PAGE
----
Biographia Literaria, Or, Biographical Sketches of My Literary Life and Opinions, Part 1
Biographia Literaria has emerged over the last century as a supreme work of literary criticism and one of the classics of English literature. Into this volume poured 20 years of speculation about the criticism and uses of poetry and about the psychology of art. Following the text of the 1817 edition, the editors offer the first completely annotated edition of the highly allusive work.
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The culmination of this "philosophical" section was to be the discussion of "the
imagination, or esemplastic power", but there was no time left. Morgan had told
Gutch in August that the work would be ready almost immediately. Coleridge was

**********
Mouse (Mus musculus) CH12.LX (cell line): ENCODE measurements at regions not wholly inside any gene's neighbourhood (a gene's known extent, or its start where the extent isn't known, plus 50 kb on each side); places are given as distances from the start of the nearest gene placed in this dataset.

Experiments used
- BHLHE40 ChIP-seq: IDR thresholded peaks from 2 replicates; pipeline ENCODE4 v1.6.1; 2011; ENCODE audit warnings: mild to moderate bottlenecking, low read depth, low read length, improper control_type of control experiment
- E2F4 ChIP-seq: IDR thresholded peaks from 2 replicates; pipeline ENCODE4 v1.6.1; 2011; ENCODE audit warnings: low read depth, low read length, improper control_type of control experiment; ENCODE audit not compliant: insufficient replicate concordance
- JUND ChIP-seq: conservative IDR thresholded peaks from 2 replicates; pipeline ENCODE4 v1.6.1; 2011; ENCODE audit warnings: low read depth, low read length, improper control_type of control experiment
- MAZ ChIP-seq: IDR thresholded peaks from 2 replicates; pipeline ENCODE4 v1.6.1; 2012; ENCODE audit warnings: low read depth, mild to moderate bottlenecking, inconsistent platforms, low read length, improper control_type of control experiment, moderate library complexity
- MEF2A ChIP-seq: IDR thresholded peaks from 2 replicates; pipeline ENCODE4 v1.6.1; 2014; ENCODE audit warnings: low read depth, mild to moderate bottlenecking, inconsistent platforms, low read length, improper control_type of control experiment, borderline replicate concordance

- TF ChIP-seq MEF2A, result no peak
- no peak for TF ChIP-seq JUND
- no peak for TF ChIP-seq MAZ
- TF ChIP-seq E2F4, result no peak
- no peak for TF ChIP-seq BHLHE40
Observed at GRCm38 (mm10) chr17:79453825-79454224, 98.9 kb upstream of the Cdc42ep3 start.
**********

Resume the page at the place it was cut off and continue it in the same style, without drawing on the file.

It would intensify, in degree, the most pivotal and synthetic principle of philosophy
, the "philosophic imagination". As Coleridge approaches the thirteenth chapter
he promises that his results in the philosophical chapters so far, substantiated by
Well before it produced Coleridge himself (1772), it had already created the "
romantic" interests in imagination, genius, "passion", "natural language",
suggestiveness, originality, and sincerity that were to dominate British (and much
Coleridge's aphoristic definition of the imagination is thus: "the Laboratory, in
which Thought elaborates Essence into Existence".2 Near the beginning of the
Philosophical Lectures, Coleridge wrote : One cannot help thinking, ...
That activity itself, that imagination, was the main reason for the bright view —
man possessed a productive and creative ... All things were seen in God, " 'in
whom we live, and move, and have our being' ".1 As imaginative acts of the mind